A gay former Major League Baseball player said he was not upset by anti-LGBT criticism of his “lifestyle” by a New York Met after he joined the team for spring training.
The Mets invited Billy Bean, who came out as gay after retiring and now serves as MLB’s ambassador of inclusion, to speak with players Tuesday and take part in practice drills.
The 50-year-old Bean, a major leaguer from 1987-1995, said he “can’t deny the inner joy” he felt to wear a big league uniform again, and he talked to players, Mets officials, and sportswriters.
“For a man like me who loves baseball, it was nearly a perfect day,” he said.
Bean said everyone he met with made him feel like “one of the guys,” but he returned to his hotel room afterward to find one Mets player had made anti-LGBT remarks about him to a reporter.
“I do disagree with the fact that Billy is a homosexual,” said second baseman Daniel Murphy, who described himself as a devout Christian. “That doesn’t mean I can’t still invest in him and get to know him.”
“Maybe, as a Christian, we haven’t been as articulate enough in describing what our actual stance is on homosexuality,” Murphy continued. “We love the people. We disagree [with] the lifestyle. That’s the way I would describe it for me. It’s the same way that there are aspects of my life that I’m trying to surrender to Christ in my own life. There’s a great deal of many things, like my pride.”
“I just think that as a believer trying to articulate it in a way that says just because I disagree with the lifestyle doesn’t mean I’m just never going to speak to Billy Bean every time he walks through the door,” he added. “That’s not love. That’s not love at all.”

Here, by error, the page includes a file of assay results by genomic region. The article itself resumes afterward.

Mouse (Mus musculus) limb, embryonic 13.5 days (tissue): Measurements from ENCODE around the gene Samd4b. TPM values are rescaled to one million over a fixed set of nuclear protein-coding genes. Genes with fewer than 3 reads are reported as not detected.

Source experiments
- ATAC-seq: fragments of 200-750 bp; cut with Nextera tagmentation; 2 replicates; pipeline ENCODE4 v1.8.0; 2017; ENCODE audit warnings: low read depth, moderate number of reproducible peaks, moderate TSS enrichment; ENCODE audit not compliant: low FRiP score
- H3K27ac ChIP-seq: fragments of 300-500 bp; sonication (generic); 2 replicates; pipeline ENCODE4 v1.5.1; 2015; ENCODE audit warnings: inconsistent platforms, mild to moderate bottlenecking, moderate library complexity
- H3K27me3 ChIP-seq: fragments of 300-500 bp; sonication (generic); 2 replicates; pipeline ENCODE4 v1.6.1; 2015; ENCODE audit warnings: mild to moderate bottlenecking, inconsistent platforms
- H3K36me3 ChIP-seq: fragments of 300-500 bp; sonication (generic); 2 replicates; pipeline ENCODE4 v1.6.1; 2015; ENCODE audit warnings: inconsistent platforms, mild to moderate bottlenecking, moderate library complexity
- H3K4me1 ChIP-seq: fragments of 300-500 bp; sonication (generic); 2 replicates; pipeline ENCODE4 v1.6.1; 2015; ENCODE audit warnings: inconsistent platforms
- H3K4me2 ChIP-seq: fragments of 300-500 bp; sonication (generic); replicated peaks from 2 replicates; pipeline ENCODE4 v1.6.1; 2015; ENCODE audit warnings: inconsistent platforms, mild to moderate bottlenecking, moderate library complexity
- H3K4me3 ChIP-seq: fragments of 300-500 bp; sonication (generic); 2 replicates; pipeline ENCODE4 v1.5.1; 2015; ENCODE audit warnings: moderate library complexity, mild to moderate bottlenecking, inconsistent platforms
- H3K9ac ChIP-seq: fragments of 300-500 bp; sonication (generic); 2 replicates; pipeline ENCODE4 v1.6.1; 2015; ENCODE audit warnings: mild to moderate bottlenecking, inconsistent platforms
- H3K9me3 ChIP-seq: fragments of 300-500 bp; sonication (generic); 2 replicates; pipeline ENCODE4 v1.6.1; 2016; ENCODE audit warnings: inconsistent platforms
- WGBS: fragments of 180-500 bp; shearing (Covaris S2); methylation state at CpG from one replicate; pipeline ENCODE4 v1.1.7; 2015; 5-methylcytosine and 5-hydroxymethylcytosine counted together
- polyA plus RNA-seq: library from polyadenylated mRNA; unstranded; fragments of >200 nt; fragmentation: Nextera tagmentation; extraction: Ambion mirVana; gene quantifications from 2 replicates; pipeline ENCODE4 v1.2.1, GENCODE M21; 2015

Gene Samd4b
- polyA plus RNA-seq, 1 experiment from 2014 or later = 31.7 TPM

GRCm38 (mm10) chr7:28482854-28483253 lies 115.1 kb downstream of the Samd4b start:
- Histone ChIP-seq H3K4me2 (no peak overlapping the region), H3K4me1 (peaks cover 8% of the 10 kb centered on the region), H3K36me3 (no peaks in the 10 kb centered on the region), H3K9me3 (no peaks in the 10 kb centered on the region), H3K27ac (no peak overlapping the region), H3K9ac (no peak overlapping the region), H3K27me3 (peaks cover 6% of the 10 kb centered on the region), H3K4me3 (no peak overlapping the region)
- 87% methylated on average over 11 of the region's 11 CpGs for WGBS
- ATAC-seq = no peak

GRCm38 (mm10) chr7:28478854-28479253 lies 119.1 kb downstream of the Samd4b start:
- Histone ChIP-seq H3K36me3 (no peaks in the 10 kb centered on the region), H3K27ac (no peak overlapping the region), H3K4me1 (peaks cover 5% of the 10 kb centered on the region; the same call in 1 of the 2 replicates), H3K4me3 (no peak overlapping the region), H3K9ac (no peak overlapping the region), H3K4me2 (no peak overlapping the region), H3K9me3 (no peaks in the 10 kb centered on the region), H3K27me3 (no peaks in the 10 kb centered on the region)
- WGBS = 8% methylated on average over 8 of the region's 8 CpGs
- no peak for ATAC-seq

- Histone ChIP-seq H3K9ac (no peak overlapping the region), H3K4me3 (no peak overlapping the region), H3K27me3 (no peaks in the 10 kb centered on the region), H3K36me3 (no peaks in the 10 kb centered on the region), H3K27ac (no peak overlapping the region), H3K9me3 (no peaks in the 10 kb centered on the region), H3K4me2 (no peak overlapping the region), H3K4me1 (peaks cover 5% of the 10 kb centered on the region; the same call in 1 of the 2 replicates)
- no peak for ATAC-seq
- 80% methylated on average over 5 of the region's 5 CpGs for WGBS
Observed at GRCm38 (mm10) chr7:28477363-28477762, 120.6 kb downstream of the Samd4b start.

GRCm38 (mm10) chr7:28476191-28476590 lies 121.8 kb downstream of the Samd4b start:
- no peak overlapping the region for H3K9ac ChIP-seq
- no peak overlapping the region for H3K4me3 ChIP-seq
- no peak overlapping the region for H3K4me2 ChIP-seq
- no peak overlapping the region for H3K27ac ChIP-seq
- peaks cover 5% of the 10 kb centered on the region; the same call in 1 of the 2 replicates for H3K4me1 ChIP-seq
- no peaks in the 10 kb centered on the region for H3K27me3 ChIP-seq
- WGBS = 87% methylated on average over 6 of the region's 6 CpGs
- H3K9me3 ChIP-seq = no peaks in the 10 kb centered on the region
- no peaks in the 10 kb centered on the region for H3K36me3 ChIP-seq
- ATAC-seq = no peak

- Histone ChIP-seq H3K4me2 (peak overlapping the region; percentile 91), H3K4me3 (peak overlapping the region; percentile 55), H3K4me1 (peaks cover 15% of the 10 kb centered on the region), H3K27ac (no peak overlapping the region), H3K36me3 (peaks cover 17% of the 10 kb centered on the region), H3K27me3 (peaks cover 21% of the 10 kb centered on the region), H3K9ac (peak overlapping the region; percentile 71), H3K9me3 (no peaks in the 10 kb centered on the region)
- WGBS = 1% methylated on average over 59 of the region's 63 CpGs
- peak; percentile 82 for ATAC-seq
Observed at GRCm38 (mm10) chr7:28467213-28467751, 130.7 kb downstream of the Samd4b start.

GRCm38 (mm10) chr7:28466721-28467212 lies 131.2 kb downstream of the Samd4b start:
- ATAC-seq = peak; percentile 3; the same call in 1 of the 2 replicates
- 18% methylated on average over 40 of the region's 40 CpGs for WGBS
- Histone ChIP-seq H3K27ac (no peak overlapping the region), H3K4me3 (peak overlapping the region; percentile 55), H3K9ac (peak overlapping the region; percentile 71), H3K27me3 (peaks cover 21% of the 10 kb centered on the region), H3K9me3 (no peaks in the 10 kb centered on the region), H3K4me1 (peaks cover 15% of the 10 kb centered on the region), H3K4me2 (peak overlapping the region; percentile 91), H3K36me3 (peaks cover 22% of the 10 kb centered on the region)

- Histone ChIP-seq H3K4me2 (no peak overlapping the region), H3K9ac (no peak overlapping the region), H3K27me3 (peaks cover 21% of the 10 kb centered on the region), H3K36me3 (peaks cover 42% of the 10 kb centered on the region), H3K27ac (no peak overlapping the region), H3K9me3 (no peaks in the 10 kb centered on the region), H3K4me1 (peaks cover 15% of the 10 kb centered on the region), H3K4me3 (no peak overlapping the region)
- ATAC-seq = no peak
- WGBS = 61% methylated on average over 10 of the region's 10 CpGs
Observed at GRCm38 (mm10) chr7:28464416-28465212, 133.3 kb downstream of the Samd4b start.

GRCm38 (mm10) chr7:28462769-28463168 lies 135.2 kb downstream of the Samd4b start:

Bean said he admired Murphy for speaking honestly, and he praised his decision last season to miss Opening Day for the birth of his son.
“He was brave to share his feelings, and it made me want to work harder and be a better example that someday might allow him to view things from my perspective, if only for just a moment,” Bean said. “I respect him, and I want everyone to know that he was respectful of me. We have baseball in common, and for now, that might be the only thing. But it’s a start.”
He was encouraged that Murphy said he would be open to forming a relationship with a potential gay teammate, and he said this seemed to signal the player was trying to reconcile his religious beliefs with his perception of what it means to be gay.
“Inclusion means everyone, plain and simple,” Bean said. “Daniel is part of that group.”
He cited Jackie Robinson’s example in breaking the color line in Major League Baseball, and he said “a little patience, compassion and hard work” might open the door to openly gay players.
“It took me 32 years to fully accept my sexual orientation, so it would be hypocritical of me to not be patient with others,” Bean said.
Watch Bean discuss trying to play baseball on the day his partner died: